Visitors to Springfield, Illinois, will have to contend with capitol construction for the next three years as the Illinois State Capitol building undergoes a sweeping modernization effort announced earlier today.
Completed in 1888 at the cost of $4.5 million, the Illinois Capitol’s distinctive central dome puts it at 361 feet tall, the highest of any non-tower capitol building (including the U.S. Capitol). The dome will be spared any further changes, but the rest of the complex will undergo renovations to the tune of $224.3 million. That money will come from the public as it’s part of Governor J.B. Pritzker’s comprehensive, $45 billion Rebuild Illinois plan that was signed into law in 2019. The six-year plan provides capital funding for everything from transportation upgrades to school renovations to public facility modernizations.
The capitol building underwent a similar modernization in 2011 to the tune of $51.5 million to bring its west wing in line with ADA standards and improve the HVAC system and security. At that time, a preservation effort to bring the wing more in line with how it would have appeared at the time of the building’s original construction was also undertaken, and the exposed brick, chandeliers, and interiors were restored. That project was awarded LEED Gold certification in 2014.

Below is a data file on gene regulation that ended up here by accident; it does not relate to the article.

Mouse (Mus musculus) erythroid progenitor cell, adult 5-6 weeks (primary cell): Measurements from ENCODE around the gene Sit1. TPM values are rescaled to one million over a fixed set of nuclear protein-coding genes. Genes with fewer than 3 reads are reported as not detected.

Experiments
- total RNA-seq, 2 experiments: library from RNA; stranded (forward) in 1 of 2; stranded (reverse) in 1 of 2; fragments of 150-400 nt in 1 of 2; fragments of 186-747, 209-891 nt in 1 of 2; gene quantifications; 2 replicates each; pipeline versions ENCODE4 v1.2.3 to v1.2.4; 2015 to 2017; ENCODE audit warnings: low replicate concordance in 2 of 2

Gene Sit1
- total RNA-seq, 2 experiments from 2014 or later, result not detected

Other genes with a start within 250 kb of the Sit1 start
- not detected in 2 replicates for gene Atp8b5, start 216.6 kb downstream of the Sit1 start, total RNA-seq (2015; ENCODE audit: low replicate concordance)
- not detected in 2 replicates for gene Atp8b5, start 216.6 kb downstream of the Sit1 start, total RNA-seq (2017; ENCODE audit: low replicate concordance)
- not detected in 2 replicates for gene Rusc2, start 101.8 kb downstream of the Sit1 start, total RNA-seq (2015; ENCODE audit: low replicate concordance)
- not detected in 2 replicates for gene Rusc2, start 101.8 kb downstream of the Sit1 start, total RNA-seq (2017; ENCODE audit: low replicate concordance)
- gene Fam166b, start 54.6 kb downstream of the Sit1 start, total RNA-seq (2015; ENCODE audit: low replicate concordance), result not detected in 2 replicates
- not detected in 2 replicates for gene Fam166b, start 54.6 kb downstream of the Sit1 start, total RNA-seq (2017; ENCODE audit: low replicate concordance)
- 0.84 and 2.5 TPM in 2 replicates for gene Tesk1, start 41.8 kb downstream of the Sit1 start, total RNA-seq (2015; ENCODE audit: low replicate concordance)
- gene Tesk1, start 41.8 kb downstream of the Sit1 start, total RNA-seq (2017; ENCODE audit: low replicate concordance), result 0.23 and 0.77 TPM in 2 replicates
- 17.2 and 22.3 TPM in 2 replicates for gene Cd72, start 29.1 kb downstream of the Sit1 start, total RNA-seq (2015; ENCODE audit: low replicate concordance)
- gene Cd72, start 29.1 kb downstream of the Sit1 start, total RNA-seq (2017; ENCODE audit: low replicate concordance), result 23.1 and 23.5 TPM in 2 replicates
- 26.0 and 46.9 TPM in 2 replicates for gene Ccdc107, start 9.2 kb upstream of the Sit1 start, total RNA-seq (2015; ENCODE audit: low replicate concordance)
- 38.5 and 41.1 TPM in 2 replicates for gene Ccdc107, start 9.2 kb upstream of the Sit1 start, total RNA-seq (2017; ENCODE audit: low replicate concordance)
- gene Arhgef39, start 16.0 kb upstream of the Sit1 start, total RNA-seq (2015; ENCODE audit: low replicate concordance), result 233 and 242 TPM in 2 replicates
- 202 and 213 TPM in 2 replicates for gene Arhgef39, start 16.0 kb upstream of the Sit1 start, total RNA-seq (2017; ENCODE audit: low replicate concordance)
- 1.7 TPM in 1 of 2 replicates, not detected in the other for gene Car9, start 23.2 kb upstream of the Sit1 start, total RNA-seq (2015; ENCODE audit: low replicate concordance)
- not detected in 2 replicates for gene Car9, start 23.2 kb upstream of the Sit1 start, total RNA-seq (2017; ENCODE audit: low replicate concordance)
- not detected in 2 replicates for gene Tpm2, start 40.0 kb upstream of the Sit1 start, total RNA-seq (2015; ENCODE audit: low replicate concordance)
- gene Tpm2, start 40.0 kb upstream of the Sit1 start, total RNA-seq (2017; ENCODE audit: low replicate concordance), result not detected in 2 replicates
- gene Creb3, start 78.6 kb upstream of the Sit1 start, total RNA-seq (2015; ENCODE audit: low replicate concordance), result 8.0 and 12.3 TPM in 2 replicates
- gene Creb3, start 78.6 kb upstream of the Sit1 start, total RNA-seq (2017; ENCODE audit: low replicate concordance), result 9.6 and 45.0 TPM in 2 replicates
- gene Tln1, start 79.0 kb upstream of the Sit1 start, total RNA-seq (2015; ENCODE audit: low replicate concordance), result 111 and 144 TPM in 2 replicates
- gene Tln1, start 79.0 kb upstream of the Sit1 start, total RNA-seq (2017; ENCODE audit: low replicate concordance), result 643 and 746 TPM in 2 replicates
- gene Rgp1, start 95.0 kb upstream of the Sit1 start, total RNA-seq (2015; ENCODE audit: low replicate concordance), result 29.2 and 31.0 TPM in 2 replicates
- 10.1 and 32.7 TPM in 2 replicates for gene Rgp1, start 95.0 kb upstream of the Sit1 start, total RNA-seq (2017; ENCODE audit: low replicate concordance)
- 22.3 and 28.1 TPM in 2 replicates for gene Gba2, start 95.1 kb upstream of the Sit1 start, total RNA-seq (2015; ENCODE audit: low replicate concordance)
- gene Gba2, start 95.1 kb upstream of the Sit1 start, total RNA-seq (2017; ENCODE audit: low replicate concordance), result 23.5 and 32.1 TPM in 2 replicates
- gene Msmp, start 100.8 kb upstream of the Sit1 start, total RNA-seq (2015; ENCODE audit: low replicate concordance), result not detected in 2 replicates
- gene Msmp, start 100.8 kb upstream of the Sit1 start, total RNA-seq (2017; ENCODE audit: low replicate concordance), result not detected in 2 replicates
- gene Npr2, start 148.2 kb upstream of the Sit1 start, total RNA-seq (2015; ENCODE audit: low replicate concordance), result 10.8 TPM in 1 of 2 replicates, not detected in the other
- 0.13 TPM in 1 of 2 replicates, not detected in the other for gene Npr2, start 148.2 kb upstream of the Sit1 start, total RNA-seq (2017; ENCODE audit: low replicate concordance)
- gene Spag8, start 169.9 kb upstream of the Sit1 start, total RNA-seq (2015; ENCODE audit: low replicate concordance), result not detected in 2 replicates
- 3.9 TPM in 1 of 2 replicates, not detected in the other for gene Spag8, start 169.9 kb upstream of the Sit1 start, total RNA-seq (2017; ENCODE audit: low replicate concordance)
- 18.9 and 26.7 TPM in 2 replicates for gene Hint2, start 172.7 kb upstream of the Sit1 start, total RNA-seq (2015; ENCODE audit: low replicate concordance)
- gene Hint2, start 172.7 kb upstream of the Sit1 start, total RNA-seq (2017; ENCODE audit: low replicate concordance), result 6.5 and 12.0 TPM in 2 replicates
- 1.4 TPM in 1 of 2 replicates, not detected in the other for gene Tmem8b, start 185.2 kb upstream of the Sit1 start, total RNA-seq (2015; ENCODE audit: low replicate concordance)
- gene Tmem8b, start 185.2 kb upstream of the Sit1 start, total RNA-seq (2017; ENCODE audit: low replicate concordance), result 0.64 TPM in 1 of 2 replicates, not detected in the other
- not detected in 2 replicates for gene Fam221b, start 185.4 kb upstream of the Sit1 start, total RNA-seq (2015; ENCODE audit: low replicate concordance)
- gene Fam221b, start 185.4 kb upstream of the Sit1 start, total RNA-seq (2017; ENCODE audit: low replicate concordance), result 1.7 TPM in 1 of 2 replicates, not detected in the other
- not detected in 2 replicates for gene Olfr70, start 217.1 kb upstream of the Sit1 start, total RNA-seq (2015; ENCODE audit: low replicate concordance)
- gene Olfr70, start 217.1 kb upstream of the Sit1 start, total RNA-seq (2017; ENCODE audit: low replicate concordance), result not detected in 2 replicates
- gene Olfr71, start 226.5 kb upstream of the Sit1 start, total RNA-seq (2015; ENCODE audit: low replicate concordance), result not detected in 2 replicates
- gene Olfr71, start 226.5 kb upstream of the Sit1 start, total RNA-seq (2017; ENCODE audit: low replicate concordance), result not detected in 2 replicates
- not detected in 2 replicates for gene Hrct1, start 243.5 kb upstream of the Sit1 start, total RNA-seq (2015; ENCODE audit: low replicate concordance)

The new renovation will do the same in the north wing, and paint is reportedly being scraped from the ceilings to try to match the original color that guests and bureaucrats would have seen when the capitol first opened.
The renovations will include asbestos remediation (not just in the north wing), the addition of a new underground parking garage expected to be completed by 2023, and the addition of a two-story entryway for the public. Heating, cooling, ventilation, and weatherproofing upgrades, as well as much-needed maintenance issues, will also be addressed. The building will also get a raft of security upgrades, but the biggest changes will be accessibility-focused.
According to the Chicago Tribune, the state had promised the U.S. Department of Justice that at least 60 percent of the building’s entrances would be ADA compliant, but to date, the only one is on the renovated west wing. Offices crammed into mezzanines between the first and second and second and third floors have also proved problematic in the past, both for their height and inaccessibility to the mobility impaired but should be easier to access after construction is finished. (Similar mezzanines were ripped out of the west wing during the 2011 renovation as they were added in the 20th century.)
As work ramps up, some state employees will reportedly be forced to relocate in June, and are slated to return once the modernization project is complete in January of 2025.